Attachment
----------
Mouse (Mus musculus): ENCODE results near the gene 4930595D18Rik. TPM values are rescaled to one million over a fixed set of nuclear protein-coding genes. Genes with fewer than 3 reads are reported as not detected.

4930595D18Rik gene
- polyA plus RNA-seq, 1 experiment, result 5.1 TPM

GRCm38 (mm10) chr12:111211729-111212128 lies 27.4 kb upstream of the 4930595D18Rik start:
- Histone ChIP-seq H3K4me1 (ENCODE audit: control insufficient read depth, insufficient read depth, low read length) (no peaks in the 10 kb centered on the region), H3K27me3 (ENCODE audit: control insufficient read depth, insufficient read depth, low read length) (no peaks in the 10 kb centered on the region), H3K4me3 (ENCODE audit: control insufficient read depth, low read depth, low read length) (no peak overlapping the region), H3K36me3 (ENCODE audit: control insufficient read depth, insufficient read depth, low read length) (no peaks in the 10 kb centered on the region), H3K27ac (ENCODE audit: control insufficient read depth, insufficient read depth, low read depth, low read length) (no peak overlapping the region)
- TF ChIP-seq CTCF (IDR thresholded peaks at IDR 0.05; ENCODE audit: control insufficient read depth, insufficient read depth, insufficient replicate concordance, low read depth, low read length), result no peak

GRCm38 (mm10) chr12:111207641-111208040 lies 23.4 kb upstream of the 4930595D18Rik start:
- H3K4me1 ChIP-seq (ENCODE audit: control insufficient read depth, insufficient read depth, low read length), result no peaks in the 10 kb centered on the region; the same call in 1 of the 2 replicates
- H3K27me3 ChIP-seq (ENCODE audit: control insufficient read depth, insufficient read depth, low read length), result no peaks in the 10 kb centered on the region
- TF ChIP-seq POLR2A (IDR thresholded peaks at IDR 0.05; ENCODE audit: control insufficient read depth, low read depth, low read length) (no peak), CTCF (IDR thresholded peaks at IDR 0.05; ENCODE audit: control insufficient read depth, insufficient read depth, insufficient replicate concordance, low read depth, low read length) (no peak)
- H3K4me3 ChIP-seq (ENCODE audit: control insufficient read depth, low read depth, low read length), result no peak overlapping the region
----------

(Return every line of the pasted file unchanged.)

Mouse (Mus musculus): ENCODE results near the gene 4930595D18Rik. TPM values are rescaled to one million over a fixed set of nuclear protein-coding genes. Genes with fewer than 3 reads are reported as not detected.

4930595D18Rik gene
- polyA plus RNA-seq, 1 experiment, result 5.1 TPM

GRCm38 (mm10) chr12:111211729-111212128 lies 27.4 kb upstream of the 4930595D18Rik start:
- Histone ChIP-seq H3K4me1 (ENCODE audit: control insufficient read depth, insufficient read depth, low read length) (no peaks in the 10 kb centered on the region), H3K27me3 (ENCODE audit: control insufficient read depth, insufficient read depth, low read length) (no peaks in the 10 kb centered on the region), H3K4me3 (ENCODE audit: control insufficient read depth, low read depth, low read length) (no peak overlapping the region), H3K36me3 (ENCODE audit: control insufficient read depth, insufficient read depth, low read length) (no peaks in the 10 kb centered on the region), H3K27ac (ENCODE audit: control insufficient read depth, insufficient read depth, low read depth, low read length) (no peak overlapping the region)
- TF ChIP-seq CTCF (IDR thresholded peaks at IDR 0.05; ENCODE audit: control insufficient read depth, insufficient read depth, insufficient replicate concordance, low read depth, low read length), result no peak

GRCm38 (mm10) chr12:111207641-111208040 lies 23.4 kb upstream of the 4930595D18Rik start:
- H3K4me1 ChIP-seq (ENCODE audit: control insufficient read depth, insufficient read depth, low read length), result no peaks in the 10 kb centered on the region; the same call in 1 of the 2 replicates
- H3K27me3 ChIP-seq (ENCODE audit: control insufficient read depth, insufficient read depth, low read length), result no peaks in the 10 kb centered on the region
- TF ChIP-seq POLR2A (IDR thresholded peaks at IDR 0.05; ENCODE audit: control insufficient read depth, low read depth, low read length) (no peak), CTCF (IDR thresholded peaks at IDR 0.05; ENCODE audit: control insufficient read depth, insufficient read depth, insufficient replicate concordance, low read depth, low read length) (no peak)
- H3K4me3 ChIP-seq (ENCODE audit: control insufficient read depth, low read depth, low read length), result no peak overlapping the region